Thursday, May 19, 2016

Pet Peeves of a Reader by Heidi Chiavaroli

Summer is almost here and I feel the excitement of a good read all around me. While it's a cozy picture to think of oneself curled up by the warmth of a winter fire with snow gently falling outside the window, I think reading fiction may be more popular in the summer. The days are longer, schoolwork is forgotten, we’re at the beach or on vacation. What better way to get a little rest and relaxation?
 
A few days ago I overheard two women talking about what they liked and disliked about a particular book. While they were fans of different aspects of the story, they both agreed on disliking one trait: lengthy setting descriptions. As a writer, I’m aware this is a no-no, but it was nice to hear actual readers state it. Long, drawn-out setting descriptions was one thing these two women were not willing to spend their summer on.
 
The other day I spoke to another friend. She’d been adamant about finishing a particularly good page-turner. I asked her how it turned out. 
 
“It was pretty good. I just get impatient when the author goes on and on after the story is over.”
 
Okay, another point well-made.
 
As writers, we need to be sensitive to those things that irk our readers. Unfortunately, it doesn’t take much to turn a reader off from our stories.
 
Do you have any pet peeves when it comes to a good read? What would ruin an otherwise good book for you?

Heidi Chiavaroli is a writer, runner, wife, mother, and grace-clinger—not necessarily in that order. Ever since taking her first trip to Plimoth Plantation with her sister, mother, and grandmother at the age of nine, she has been fascinated with history and its significance to today’s people and culture. Heidi is the winner of ACFW’s 2014 Genesis Contest, Historical Category. She lives in Massachusetts with her husband, two sons, and Howie, her standard poodle. Learn more about Heidi on her website: www.heidichiavaroli.com.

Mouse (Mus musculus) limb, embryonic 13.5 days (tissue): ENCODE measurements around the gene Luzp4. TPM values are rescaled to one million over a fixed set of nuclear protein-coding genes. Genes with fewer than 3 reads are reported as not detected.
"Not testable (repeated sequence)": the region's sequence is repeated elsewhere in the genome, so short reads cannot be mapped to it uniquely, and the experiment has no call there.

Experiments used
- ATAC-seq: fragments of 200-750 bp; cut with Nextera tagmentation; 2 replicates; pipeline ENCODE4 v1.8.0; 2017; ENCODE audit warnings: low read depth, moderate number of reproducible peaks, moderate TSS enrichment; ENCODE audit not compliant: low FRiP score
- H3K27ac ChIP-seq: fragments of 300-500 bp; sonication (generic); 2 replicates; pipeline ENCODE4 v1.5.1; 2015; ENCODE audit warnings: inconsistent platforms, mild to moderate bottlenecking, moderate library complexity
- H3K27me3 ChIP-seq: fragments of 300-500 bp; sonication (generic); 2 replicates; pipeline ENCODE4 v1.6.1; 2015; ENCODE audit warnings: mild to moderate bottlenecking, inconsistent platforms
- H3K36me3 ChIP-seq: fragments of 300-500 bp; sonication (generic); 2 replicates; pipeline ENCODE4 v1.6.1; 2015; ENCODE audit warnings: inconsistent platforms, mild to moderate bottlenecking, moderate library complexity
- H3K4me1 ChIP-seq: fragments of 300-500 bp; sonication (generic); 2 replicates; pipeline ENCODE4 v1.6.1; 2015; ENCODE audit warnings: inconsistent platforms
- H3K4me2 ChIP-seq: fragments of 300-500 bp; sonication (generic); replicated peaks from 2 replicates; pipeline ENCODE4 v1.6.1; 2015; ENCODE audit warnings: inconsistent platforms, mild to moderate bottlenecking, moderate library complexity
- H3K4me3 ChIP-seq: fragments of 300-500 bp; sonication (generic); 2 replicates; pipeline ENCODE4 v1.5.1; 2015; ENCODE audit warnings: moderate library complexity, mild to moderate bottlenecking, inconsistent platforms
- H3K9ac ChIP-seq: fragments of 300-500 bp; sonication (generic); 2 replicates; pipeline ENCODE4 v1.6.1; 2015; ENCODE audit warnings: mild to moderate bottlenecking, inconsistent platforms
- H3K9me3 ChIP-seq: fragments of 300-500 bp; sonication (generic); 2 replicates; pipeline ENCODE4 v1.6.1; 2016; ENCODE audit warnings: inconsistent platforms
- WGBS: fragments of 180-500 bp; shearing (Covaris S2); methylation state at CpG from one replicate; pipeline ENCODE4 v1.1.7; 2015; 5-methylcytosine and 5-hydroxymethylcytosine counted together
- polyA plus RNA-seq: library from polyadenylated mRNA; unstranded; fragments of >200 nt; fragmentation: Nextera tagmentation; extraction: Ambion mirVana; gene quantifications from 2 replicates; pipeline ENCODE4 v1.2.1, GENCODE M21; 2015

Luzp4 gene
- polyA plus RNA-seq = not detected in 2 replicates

6 comments:

  1. I dislike characters whose actions are inappropriate for their age. Characters who are in their late thirties and early forties but dress, act and have hobbies that people in their early twenties enjoy. It just makes me want to put the book away.

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    1. Interesting! I hadn't really thought of that, but I can see where that would be a hang-up. Noting to myself... ;)

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  2. Heidi great post! A couple if things that bug me are too much information about the setting and too many research tidbits. If a book is set in the depression I don't need to know how much every item costs. A price thrown in sparingly makes more of an impact.

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    1. Another great point, Terri! Too many details can definitely be distracting.

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  3. conversely from your friends "extended ending" experience, i recently read one that did the opposite. while the ending was anticipated, it was basically summed up in a few paragraphs when it could have taken a full chapter. le sigh, such a fine balance for us as writers!

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    1. So true, Robin! That can also be frustrating. There is definitely a happy medium somewhere there. Now to perfect it as writers...

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